The fatal flaw here is that Republicans hate Medicaid, or at least love to hate on it.  If they don't kill the ACA Medicaid expansion outright, they're likely to swing the other way, and encourage or mandate Arkansas-style "private options" that put those currently eligible for Medicaid in private plans, with low premiums and cost-sharing. That would be fine too, if Republicans wanted to pay for it -- which they wouldn't, in a plan of their own making.

Price would admittedly hate my compromise. As a healthcare policymaker, his chief goal seems to be to free doctors and other healthcare providers to charge as much as they like. Far from extending the realm of Medicaid, where state and federal government wield pricing power, he'll aim to strip the federal government of its rate-setting power in Medicare, by privatizing that program. Still, this compromise, while taking perhaps 10 million people out of the individual market and placing them in Medicaid or something like (and likely growing that affordable market), would enable Republicans to remake the individual market for the more affluent, for whom it's more appropriate in any case.

At present, there are about 10 million unsubsidized individual market enrollees. With EPFA subsidies, their ranks might grow. Lower income insurance seekers would have "something terrific," at least financially. Republicans could call the ACA repealed. They could give states wide latitude to develop Medicaid-ish programs to cover people up to the agreed-upon threshold. ACA repeal would be off their backs without millions thrown off their insurance.

In a world in which such compromises were possible -- say, 1980s America -- the threshold between the Medicaid-ish program and the Price-molded subsidized individual market would probably be lower than I'd prefer-- maybe 200% FPL.  In that case, some progressivity might be introduced to the premium subsidies in the individual market at lower income levels.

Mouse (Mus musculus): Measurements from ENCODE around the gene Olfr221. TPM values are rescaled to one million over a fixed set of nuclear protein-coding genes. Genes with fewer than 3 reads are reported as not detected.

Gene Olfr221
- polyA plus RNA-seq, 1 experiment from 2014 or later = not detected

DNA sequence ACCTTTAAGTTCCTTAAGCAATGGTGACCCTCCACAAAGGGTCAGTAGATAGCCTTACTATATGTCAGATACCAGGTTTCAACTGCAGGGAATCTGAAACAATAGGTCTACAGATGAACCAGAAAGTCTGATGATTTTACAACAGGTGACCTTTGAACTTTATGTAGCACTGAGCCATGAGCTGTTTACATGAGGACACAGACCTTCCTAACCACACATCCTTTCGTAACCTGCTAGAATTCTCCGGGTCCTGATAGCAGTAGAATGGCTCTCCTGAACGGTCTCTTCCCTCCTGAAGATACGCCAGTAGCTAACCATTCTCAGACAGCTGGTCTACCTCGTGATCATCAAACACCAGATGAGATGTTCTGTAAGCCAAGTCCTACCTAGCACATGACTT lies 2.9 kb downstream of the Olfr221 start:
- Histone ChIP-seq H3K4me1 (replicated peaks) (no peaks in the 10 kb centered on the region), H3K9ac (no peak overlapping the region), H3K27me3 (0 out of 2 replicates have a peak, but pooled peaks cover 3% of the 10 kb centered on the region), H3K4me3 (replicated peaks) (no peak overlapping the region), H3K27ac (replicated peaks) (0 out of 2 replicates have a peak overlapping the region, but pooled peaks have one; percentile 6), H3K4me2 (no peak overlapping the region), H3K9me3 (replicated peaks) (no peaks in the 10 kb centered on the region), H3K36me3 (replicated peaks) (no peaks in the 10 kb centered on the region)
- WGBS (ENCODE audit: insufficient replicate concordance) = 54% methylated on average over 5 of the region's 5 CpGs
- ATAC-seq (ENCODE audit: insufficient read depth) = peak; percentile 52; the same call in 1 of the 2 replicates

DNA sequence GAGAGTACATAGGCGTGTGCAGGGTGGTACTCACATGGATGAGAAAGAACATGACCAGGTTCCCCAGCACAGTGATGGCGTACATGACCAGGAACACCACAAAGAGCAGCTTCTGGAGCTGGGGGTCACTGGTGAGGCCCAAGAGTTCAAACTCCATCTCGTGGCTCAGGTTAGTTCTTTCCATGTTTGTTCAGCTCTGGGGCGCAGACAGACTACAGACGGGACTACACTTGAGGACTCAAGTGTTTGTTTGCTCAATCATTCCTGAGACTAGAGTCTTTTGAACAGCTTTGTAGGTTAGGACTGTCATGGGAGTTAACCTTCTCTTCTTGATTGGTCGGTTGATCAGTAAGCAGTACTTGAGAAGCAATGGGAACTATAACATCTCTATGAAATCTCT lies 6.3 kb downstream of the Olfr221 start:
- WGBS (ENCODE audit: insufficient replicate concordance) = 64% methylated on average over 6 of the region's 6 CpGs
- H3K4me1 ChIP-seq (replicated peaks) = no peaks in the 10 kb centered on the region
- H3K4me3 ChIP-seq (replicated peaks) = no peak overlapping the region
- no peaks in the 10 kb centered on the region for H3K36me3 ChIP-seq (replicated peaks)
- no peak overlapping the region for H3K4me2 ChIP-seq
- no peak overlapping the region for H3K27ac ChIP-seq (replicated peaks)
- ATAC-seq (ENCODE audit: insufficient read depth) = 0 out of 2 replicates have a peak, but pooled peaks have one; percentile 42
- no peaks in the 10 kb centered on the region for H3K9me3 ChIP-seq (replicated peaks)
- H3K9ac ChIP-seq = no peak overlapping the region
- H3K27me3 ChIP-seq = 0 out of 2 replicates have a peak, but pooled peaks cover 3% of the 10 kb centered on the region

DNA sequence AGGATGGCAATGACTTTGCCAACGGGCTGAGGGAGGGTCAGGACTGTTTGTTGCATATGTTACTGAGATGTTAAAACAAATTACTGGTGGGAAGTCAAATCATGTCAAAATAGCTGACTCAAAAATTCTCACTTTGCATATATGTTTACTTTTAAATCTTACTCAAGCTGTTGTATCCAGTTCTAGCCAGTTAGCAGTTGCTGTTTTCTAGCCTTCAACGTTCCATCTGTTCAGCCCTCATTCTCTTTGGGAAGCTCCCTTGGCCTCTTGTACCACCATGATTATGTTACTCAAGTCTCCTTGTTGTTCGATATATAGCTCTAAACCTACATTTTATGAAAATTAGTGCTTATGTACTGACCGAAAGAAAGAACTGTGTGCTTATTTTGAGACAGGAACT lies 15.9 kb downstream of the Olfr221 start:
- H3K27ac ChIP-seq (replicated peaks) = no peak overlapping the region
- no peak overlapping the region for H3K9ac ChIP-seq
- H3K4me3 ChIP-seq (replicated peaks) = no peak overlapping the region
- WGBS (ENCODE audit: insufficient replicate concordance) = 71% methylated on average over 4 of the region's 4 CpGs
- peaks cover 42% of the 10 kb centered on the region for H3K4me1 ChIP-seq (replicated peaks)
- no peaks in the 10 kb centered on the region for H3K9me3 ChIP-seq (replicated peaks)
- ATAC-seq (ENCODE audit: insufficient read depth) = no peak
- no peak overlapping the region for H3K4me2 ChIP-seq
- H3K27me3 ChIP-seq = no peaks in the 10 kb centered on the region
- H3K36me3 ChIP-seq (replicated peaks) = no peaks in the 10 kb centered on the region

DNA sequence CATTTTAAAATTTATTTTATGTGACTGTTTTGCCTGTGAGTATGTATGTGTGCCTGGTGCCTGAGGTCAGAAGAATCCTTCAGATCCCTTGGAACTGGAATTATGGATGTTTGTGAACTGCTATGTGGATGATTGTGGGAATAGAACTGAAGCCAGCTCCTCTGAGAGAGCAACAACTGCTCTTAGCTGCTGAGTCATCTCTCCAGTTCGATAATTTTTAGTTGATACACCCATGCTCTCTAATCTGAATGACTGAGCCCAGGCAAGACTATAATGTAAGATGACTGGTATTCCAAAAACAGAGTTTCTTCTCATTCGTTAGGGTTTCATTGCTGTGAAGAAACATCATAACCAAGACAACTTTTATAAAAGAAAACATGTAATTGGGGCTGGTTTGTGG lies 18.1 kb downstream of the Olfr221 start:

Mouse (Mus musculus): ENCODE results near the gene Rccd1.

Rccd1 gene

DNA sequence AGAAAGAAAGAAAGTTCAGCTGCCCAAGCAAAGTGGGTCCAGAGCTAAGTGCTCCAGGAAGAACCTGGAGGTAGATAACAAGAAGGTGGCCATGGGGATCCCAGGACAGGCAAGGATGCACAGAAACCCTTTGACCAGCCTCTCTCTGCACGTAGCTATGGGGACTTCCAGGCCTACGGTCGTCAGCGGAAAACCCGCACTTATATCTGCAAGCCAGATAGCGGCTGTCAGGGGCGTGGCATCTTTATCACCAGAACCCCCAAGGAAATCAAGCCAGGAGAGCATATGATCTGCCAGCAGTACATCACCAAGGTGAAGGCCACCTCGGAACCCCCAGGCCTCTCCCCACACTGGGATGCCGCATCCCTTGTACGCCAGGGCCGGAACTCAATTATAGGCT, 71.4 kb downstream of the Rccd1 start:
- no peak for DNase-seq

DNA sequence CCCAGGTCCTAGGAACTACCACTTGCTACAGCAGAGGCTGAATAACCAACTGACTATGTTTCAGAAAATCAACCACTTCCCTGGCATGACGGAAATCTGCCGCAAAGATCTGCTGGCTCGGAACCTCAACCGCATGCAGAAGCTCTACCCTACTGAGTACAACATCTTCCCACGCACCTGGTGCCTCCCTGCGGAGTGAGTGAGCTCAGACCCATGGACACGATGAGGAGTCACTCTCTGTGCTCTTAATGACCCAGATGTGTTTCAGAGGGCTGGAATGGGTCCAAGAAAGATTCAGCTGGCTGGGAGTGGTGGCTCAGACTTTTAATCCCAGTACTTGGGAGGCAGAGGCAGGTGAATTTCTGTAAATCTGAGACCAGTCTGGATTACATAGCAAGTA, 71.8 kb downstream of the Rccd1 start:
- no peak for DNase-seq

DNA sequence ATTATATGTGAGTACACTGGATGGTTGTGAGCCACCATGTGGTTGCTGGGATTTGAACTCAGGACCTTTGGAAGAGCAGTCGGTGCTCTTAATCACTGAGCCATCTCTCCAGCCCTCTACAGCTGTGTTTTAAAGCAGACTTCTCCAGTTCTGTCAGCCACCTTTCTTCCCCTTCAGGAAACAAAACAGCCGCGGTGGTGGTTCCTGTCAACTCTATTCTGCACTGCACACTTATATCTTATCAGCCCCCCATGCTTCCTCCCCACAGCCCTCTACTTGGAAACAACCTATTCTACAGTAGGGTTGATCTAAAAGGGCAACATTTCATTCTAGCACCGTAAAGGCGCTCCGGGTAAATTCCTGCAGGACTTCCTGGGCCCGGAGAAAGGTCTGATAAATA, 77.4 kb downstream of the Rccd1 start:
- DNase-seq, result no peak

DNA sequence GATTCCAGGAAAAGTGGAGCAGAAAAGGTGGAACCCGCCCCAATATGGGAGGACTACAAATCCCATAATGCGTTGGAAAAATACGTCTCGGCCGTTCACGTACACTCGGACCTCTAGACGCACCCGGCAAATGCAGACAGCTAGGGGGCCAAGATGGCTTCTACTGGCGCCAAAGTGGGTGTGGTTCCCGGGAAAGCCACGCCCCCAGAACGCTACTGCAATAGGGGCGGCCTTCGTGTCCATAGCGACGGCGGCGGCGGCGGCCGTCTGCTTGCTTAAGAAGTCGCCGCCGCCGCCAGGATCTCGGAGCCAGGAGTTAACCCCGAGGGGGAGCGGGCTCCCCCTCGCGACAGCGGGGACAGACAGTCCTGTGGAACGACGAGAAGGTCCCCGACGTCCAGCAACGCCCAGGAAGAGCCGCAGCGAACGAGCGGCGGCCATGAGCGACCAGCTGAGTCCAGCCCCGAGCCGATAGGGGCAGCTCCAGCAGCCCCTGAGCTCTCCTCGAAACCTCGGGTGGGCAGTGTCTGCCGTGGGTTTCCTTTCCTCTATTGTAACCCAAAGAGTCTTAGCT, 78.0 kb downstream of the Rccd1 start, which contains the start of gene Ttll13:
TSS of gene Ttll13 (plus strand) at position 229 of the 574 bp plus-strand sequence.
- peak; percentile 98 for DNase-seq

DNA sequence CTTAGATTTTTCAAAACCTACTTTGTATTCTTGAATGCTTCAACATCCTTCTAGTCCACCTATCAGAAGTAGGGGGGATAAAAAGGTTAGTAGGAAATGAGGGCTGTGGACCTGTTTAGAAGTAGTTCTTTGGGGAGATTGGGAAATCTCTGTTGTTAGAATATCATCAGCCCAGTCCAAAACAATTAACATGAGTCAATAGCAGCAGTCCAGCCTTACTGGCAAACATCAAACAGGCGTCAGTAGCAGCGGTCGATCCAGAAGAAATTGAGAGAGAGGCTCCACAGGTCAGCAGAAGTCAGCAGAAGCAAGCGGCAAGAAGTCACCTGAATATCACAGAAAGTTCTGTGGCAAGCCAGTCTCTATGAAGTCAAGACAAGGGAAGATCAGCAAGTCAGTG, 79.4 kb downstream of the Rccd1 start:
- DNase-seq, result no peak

In fact, even with a 300% FPL threshold, , the Price subsidies would be inadequate for many not-wealthy older buyers, especially since the ACA's 3-to-1 limit on age banding would go away. But compromises are painful on all sides. Under this one, everyone would get something.

Related: Medicaid envy in the rust belt
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* New York's Essential Plan enrolls not only those who would have been marketplace-eligible, at 139-200% FPL, but also legally present noncitizens with incomes below 138% FPL who are  barred from federally-funded Medicaid. For those enrollees, plans are paid Medicaid rates rather than Medicaid + 20%.

1 comment:

  1. I know Minnesota Care pretty well, with two children on it and my age.
    ncy experience. So you are on a good track here, but let me raise two points:

    a. Minnesota Care premiums range from $5 to $80 a month per person
    . That is really too low.

    b. Minnesota Care requires about $4000 per person in different forms of taxpayer money to keep going. Hard for me to see how Republicans could support that.

    Thanks for your efforts!

    ReplyDelete